Larry Kwong had a short and cruddy experience in the NHL, marred by racism.
"... Larry Kwong was the first player to break the color barrier, and I was the first Black player. And yet people see me more as the pioneer — because of racism against black people in pro sport at the time, because my career in the NHL was longer, and because I echoed Jackie Robinson's triumph in being the first black player to crack the premier league. Let's just say that what Herb Carnegie and Larry Kwong experienced didn't go away when I made the NHL."
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As if his racial pioneering work isn't remarkable enough, Willie is also about how O'Ree played his entire professional hockey career without anyone knowing he was blind in one eye. In 1955, O'Ree caught a slapshot in his right eye, and his doctor told him (and no one else) that he'd never play hockey again. From that moment, Willie determined to fake it as one- eyed 19-year-old hockey player. Being right-eye blind is extra challenging for a left winger. Heading down ice with the puck, his good eye faced the boards. He had to swivel his head like an owl to see trouble coming — which did not always work.
Playing Chicago in 1961, Eric Nesterenko aims the most offensive word he knows at a Black man, then butt ends O'Ree, taking out two teeth, and they have a bloody brawl. Next time they meet, Nesterenko slashes him on the ankles, which can end a career. O'Ree doesn't respond. Thirty years later, Nesterenko has a chance to apologize when they meet at an all-star game. He doesn't. Thirty years after that, O'Ree names and shames Nesterenko in this autobiography.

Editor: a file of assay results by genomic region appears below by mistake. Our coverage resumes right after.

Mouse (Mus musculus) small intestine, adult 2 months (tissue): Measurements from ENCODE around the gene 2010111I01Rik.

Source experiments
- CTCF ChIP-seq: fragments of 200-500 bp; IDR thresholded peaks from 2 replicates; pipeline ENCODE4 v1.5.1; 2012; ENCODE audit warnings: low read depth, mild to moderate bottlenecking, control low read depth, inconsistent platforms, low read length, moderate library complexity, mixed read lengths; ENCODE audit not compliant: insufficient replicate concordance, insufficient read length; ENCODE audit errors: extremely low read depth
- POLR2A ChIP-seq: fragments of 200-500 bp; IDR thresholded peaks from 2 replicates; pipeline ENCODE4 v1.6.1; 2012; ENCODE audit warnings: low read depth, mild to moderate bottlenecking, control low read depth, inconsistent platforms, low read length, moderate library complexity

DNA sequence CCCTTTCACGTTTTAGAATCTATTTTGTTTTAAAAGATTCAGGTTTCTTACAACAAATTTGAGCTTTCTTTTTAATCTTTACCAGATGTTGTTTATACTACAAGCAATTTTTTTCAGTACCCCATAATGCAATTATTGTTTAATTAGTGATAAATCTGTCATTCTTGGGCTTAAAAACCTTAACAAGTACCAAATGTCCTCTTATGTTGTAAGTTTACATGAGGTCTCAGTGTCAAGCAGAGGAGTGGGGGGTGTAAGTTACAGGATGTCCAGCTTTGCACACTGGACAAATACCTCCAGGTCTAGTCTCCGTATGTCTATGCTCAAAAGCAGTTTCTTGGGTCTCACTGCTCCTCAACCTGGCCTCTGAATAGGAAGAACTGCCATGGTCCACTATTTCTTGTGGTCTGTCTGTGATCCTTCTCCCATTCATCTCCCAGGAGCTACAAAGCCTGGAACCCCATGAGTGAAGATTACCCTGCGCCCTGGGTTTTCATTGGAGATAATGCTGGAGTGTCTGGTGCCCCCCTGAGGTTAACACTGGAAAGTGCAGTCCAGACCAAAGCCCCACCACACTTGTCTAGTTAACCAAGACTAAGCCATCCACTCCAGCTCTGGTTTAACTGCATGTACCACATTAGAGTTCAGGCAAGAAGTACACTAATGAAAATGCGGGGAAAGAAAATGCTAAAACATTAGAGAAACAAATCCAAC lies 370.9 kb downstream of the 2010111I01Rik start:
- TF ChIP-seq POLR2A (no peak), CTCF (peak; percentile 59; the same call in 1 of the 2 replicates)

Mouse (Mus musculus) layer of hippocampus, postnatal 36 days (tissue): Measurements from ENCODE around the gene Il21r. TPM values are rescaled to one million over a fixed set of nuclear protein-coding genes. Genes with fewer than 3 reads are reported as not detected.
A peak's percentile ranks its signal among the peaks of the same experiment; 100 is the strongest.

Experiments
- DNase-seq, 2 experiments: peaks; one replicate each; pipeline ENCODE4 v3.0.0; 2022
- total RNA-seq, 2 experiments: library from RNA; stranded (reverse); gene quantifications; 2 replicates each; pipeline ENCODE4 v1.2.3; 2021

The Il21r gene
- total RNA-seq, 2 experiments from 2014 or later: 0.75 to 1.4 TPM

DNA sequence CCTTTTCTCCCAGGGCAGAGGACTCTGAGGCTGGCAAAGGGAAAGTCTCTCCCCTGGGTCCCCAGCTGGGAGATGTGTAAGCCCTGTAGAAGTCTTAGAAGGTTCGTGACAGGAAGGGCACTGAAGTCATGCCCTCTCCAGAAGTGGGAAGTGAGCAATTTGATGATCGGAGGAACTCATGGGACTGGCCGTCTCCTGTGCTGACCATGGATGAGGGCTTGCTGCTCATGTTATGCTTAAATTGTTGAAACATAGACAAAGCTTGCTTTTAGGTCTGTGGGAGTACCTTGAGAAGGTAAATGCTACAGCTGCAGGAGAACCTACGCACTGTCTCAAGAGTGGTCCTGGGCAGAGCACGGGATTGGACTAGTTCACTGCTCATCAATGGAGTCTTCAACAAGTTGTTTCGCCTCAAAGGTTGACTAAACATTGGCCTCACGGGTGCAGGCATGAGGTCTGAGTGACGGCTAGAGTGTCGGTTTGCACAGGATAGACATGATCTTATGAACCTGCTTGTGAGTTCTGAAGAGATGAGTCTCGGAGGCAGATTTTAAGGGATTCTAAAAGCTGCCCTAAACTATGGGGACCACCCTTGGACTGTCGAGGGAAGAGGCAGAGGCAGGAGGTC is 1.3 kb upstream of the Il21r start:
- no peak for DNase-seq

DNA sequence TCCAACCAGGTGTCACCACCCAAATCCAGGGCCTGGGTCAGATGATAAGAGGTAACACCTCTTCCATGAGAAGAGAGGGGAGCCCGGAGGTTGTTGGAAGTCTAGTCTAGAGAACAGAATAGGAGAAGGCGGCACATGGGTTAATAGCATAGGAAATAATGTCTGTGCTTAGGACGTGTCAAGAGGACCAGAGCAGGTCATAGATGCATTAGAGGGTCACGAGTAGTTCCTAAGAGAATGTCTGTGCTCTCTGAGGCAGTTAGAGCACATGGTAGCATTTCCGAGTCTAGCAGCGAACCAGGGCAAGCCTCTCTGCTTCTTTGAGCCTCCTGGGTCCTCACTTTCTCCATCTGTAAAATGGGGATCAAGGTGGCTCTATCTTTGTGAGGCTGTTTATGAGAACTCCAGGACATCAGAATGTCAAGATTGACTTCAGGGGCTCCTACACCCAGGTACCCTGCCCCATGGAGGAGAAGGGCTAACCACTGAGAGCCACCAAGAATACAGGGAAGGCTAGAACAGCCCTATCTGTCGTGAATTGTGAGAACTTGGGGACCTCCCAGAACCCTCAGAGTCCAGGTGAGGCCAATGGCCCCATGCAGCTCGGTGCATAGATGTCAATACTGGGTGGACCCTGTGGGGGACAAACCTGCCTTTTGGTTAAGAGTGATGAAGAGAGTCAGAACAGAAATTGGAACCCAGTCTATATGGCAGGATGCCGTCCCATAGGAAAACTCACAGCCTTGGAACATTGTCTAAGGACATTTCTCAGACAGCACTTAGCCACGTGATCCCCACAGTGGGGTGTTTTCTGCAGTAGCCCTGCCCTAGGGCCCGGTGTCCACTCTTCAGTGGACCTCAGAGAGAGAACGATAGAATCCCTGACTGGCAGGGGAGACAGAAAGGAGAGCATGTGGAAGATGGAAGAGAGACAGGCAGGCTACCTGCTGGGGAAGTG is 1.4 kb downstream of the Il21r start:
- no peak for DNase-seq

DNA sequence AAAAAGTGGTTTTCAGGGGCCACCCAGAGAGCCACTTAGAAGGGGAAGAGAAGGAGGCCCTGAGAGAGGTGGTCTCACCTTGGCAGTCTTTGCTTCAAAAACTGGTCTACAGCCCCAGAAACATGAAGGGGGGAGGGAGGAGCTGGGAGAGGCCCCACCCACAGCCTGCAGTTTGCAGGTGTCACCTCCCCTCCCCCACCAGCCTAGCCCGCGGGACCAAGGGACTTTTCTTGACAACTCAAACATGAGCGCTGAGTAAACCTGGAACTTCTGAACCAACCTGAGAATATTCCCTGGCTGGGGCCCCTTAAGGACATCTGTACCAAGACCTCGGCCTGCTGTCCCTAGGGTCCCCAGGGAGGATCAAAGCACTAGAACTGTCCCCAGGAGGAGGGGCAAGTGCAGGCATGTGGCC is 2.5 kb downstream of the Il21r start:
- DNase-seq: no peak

In explaining why he was not more vocal about racism on the ice during his career, O'Ree demystifies "hockey answers."
"Remember, hockey players love to get under each other's skin. If I tell the whole league on national television that racial barbs really bother me, I can pretty much guarantee that I'll hear more of them. After all, if I tell them I've got a sore rib, they're going to hit me every chance they get.
Above all, you want to be team-first. That's just hockey culture. Talking about your own unique challenges is about as far from team-first as you can get. So I gave the hockey answer, and let viewers figure it out for themselves ... I've heard a few jeers, but I guess all hockey players get that. Which is true, but they didn't get the type of jeers I was getting in some arenas."
Back to that initial puzzle. How does he love a game that made so little room for diversity? Willie finishes, as it begins, at the beginning.
"...when I think of Paris O'Ree and what he went through, I'm reminded that whatever I've been able to do was possible only because of what he had the courage to do. If he'd done nothing, I could have done nothing. But courage begets courage. Good begets good. When courage and goodness wither within us, they wither in the future. When we nurture them, we nurture the future. We nurture generations to come. I was given freedom, and because of that, I can help offer it to others. And while I offer it to others I gain more of it for myself. Because generosity frees us. Courage frees us. Much has been given to us. It falls to us to pass it on. And I will."
And that's one hockey answer worthy of memorizing.
Foreword by Jarome Iginla. Hardcover, $32, Published by Viking, 250 Pages.